For the Birds: Northern shoveler highlights trip

Photo by Chris Bosak A northern shoveler seen at 14-Acre Pond in Norwalk, Conn., fall 2018.

Here is the latest For the Birds column, which runs in several New England newspapers …

Each month brings its own gifts for birdwatchers.

November brings ducks in large numbers to our ponds, lakes and rivers. If December is kind, weather-wise, that continues. If December is cold and frosty, which it often is, those bodies of freshwater freeze and the ducks head farther south.

This year, November has been colder than usual; many of these waters are frozen already, threatening to spoil the “winter duck” fun early. A quick thaw can bring the ducks back, but an extended freeze will push the ducks away until early next spring.

When the inland waters freeze, New England birdwatchers still have the Atlantic Ocean and Long Island Sound to get their duck fix. But even that falls short in some regards. While there are some duck species that may be found in fresh or saltwater, most are an either-or proposition.

When the freeze takes over, New England can pretty much say goodbye to species such as wood duck, common merganser, ring-necked duck, green-winged teal and gadwall. Other freshwater specialty species — such as pintail and shoveler — are also south-bounfd following a deep freeze.

I was lucky to spot one of these specialty species the other day while checking out an old haunt of mine in southwestern Connecticut. I scanned 14-Acre Pond in Norwalk and noticed a good number of gadwall, a few ring-necked ducks, a pair of mute swans, and many mallards, domesticated ducks and Canada geese. The domesticated ducks were a surprise. I had never noticed them before when I used to frequent the pond.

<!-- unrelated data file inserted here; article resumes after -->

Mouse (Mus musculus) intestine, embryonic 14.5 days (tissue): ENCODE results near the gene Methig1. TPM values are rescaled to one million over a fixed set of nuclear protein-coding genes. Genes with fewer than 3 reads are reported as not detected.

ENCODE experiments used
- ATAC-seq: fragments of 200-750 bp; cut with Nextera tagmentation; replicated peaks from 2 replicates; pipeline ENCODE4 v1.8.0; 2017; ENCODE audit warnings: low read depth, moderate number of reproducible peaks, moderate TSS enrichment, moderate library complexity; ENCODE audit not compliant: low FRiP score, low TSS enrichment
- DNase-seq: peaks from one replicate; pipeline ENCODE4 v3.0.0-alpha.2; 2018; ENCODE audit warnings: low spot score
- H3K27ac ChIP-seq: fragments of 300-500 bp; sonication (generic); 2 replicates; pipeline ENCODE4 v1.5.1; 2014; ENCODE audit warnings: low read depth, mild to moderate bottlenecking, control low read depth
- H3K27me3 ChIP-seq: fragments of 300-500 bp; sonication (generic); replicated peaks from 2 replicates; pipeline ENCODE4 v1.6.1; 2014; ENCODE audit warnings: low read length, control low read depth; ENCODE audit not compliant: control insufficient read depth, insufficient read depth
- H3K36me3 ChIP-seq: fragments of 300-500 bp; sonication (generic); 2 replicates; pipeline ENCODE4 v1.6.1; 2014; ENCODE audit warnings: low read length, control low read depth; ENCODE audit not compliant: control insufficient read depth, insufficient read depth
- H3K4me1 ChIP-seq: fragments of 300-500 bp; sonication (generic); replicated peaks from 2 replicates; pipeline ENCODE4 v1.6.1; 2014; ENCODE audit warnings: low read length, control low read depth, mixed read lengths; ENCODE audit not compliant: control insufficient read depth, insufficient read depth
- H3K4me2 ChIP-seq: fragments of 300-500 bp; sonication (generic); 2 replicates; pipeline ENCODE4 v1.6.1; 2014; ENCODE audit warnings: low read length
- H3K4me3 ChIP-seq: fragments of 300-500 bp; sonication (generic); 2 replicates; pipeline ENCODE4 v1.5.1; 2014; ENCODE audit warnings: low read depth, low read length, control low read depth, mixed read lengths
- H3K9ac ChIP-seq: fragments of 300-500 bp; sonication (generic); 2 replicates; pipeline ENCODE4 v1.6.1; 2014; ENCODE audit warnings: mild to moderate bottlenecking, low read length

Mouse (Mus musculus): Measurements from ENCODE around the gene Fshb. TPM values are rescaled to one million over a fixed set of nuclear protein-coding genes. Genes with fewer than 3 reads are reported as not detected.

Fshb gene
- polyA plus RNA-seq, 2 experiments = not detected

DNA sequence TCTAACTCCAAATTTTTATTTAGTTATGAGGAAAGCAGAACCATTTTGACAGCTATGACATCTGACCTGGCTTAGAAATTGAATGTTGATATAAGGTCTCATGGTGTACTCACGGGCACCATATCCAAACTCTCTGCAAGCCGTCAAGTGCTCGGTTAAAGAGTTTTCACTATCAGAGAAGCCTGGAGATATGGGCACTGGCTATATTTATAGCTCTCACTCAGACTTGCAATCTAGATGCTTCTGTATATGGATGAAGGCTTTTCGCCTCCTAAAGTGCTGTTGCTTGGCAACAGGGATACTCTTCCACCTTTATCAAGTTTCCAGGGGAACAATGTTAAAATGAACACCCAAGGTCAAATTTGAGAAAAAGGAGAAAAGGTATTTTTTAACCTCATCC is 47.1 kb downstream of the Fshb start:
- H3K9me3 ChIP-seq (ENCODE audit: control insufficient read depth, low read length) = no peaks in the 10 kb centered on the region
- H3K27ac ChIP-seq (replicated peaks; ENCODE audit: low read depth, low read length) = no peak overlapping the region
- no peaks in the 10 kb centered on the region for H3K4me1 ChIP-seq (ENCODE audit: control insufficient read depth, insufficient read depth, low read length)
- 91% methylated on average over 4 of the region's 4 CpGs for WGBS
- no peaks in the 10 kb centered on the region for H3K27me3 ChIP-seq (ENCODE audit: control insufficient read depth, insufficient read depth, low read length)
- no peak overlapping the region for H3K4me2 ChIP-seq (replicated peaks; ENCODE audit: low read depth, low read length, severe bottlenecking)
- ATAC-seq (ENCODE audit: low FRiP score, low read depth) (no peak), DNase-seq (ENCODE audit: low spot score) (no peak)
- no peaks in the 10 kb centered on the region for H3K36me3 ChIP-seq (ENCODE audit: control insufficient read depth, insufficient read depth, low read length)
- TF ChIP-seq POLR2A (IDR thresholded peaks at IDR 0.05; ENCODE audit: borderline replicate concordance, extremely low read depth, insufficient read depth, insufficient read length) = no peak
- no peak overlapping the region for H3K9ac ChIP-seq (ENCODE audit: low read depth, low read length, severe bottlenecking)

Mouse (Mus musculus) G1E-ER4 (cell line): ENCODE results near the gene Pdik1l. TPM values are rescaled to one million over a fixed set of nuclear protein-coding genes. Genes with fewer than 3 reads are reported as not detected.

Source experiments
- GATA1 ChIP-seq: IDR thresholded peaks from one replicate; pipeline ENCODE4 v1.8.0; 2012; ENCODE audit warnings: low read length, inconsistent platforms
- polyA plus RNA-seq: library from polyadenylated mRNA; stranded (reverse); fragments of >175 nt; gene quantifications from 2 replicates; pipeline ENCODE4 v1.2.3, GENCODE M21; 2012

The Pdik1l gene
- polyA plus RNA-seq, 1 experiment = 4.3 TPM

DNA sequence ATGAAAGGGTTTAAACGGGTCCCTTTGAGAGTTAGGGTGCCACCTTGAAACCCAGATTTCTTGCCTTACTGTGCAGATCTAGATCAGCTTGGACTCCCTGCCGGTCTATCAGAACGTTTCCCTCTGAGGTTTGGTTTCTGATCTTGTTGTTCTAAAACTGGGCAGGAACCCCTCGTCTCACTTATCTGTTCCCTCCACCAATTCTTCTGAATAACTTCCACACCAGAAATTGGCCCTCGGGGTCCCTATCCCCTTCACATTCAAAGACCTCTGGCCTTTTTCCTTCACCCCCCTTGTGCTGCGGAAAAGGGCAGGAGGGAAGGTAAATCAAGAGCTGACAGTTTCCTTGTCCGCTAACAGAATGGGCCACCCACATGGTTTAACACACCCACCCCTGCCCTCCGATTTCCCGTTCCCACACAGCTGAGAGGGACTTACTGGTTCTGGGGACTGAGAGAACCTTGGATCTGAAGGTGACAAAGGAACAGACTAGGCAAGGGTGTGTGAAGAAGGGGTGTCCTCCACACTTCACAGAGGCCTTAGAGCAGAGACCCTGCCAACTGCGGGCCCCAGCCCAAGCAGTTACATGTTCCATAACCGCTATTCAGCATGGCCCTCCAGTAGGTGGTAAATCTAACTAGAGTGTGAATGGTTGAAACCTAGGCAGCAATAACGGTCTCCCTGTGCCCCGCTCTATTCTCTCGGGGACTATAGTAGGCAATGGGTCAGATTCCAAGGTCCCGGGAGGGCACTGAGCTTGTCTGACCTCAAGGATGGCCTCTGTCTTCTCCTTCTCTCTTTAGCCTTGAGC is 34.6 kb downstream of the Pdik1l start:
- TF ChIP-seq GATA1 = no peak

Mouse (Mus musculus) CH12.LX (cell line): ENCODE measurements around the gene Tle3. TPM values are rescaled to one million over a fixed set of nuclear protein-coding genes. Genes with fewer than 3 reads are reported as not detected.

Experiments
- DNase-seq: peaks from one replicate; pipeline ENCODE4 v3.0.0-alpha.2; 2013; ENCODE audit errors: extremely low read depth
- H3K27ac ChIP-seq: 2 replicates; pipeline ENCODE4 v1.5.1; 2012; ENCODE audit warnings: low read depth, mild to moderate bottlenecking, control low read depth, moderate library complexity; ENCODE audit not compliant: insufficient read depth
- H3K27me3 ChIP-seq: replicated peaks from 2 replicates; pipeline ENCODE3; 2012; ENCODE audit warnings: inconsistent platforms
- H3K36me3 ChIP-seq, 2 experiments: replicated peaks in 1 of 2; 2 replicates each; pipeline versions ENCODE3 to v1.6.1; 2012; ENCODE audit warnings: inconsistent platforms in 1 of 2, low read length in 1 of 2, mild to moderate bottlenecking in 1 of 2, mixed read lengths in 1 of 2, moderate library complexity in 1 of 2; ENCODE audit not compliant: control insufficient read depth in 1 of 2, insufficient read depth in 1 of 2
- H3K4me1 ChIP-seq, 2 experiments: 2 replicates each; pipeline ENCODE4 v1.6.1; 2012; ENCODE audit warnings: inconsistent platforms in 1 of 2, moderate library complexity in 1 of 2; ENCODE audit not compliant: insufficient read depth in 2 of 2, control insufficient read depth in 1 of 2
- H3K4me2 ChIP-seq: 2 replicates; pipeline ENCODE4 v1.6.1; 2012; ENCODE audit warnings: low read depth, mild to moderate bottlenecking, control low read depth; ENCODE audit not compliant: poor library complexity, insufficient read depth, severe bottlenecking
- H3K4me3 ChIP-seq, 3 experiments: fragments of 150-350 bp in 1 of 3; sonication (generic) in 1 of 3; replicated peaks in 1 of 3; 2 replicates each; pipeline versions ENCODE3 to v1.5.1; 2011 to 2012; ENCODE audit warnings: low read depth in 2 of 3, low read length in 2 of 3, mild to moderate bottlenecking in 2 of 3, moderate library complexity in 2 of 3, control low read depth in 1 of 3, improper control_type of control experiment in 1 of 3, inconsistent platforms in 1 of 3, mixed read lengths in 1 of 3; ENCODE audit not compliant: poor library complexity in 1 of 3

One duck stood out among the rest, however. The large white patches that sandwich its otherwise rusty side stood out like a beacon. Even though its head was dipped into the water, I knew right away that it was a northern shoveler drake.

When the handsome duck emerged from its dabble, it showed off its large, flattened bill — hence the name. No female shovelers were present. Female shovelers, like many ducks, are more dull in plumage. They do, however, have the signature horizontally flattened bill.

The spatulate bill allows for the ducks to strain food particles from the water. They skim the surface of the water, swish their head from side to side, and eat the food that remains in the bill. They eat morsels such as insects, small crustaceans and mollusks in the summer; and various aquatic plants in the winter.

They live on ponds and marshes in the summer. They may be found on saltwater or brackish water in the winter, but I’ve only ever seen them on freshwater.

It was a treat to see the unique duck on this small New England pond. According to the National Audubon Society, northern shovelers are “common and widespread,” in terms of conservation status. That great news, of course. It’s one of those species, however, that I never seem to see often enough.

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